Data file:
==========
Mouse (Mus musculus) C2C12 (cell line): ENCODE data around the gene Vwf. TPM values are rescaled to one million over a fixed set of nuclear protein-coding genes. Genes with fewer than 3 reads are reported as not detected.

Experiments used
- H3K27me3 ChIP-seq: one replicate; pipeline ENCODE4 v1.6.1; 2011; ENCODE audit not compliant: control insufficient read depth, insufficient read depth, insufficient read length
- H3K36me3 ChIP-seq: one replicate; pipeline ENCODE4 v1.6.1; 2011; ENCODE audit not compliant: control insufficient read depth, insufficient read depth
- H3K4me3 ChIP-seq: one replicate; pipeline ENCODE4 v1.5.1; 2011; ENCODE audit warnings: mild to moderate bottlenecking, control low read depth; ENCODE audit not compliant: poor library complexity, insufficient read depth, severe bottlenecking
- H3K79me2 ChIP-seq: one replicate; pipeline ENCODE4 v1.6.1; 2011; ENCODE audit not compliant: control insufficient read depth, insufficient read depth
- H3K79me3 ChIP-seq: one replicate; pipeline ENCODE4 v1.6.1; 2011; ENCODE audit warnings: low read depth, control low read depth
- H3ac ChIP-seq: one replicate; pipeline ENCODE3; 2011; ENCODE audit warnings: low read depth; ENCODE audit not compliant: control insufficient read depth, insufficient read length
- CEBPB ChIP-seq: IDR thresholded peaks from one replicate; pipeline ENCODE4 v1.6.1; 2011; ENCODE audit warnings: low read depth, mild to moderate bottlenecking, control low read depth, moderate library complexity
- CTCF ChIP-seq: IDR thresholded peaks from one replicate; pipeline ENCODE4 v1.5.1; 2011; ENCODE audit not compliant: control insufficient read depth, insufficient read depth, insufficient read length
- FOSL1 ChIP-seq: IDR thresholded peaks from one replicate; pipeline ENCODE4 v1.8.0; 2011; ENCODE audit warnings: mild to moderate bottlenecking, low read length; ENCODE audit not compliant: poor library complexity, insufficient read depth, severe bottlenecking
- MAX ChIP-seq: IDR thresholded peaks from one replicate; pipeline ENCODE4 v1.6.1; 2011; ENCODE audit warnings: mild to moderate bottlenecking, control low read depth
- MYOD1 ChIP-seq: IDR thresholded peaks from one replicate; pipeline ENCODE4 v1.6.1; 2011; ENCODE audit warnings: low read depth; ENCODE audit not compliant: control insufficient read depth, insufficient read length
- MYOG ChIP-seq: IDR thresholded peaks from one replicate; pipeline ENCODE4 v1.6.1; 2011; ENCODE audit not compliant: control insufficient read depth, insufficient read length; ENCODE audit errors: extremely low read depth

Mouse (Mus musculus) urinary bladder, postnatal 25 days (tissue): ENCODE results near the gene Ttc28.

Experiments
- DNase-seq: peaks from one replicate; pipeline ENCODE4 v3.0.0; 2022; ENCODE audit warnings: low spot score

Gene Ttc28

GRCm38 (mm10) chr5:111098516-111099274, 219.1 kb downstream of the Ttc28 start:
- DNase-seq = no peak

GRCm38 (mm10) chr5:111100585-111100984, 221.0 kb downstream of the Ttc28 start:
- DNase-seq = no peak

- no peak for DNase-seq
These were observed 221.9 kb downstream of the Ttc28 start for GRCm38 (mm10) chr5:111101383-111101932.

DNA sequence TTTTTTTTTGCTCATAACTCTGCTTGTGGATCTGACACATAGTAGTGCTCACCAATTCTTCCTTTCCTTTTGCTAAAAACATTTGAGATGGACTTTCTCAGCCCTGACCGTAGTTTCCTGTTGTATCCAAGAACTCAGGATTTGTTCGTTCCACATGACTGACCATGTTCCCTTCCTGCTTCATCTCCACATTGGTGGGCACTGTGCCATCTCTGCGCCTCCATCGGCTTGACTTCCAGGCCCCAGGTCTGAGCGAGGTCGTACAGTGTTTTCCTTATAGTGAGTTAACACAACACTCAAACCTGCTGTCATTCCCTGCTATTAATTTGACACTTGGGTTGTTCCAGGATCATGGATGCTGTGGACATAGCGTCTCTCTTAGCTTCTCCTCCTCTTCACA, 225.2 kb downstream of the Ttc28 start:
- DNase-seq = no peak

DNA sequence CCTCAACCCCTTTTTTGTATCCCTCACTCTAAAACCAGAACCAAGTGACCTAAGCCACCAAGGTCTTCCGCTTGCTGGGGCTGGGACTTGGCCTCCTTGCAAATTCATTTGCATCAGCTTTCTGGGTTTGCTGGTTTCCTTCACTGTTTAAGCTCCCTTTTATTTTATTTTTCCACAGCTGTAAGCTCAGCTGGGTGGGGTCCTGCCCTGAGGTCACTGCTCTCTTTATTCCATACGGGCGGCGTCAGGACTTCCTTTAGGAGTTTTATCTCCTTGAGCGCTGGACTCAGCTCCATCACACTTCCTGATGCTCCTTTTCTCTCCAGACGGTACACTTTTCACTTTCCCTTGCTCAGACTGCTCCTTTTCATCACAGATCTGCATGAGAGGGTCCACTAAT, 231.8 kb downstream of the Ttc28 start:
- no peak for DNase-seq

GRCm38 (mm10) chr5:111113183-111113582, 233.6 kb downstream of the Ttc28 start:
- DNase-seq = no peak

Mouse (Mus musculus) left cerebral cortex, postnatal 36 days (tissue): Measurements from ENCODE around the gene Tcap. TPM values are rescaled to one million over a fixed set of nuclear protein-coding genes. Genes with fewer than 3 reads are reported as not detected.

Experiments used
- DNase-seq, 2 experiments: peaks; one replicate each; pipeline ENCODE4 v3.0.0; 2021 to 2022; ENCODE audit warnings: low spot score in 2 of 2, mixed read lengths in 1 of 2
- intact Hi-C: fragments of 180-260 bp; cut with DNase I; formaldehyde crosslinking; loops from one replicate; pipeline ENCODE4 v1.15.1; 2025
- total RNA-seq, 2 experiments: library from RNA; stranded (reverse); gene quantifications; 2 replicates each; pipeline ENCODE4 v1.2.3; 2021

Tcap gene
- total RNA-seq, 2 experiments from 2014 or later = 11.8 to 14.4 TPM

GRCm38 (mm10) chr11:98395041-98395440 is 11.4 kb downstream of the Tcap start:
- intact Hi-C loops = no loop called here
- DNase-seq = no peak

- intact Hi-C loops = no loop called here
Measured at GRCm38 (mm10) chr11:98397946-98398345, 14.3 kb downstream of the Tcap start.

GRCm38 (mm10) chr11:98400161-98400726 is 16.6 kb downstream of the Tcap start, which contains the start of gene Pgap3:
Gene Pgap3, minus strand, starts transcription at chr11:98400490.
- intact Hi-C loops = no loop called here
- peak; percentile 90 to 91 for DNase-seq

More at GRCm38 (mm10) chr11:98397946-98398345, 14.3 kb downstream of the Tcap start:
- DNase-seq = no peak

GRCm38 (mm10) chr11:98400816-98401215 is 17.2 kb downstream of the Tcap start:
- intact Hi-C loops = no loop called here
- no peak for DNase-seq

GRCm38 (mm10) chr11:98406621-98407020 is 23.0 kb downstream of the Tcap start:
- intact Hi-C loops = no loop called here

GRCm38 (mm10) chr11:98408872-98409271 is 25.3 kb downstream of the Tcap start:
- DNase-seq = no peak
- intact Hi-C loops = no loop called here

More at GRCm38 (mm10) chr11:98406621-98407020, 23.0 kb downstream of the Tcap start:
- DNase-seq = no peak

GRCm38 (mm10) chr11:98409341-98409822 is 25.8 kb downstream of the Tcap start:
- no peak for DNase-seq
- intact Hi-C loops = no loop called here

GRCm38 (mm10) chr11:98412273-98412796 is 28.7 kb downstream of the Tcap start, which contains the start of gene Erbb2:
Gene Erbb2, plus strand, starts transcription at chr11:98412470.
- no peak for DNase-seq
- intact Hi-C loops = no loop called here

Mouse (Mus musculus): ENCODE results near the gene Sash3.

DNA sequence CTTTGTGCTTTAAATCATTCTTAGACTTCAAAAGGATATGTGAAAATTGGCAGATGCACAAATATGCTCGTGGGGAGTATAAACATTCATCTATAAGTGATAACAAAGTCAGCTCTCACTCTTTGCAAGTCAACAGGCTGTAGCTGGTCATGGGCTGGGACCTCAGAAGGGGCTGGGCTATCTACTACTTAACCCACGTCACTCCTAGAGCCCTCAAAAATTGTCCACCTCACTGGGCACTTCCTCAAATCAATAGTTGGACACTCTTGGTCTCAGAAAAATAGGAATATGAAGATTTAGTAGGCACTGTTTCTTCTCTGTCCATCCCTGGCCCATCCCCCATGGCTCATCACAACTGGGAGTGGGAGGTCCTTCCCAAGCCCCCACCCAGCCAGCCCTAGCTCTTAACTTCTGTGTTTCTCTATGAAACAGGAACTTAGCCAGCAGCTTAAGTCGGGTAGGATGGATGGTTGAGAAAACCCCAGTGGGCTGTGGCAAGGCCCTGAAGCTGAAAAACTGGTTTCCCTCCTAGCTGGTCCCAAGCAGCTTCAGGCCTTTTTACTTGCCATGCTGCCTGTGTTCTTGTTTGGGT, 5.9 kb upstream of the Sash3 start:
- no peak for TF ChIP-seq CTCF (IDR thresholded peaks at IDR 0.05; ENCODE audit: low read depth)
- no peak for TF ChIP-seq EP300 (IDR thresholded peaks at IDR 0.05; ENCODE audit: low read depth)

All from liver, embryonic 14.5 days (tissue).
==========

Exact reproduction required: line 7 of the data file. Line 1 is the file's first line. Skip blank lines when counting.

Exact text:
- H3K79me3 ChIP-seq: one replicate; pipeline ENCODE4 v1.6.1; 2011; ENCODE audit warnings: low read depth, control low read depth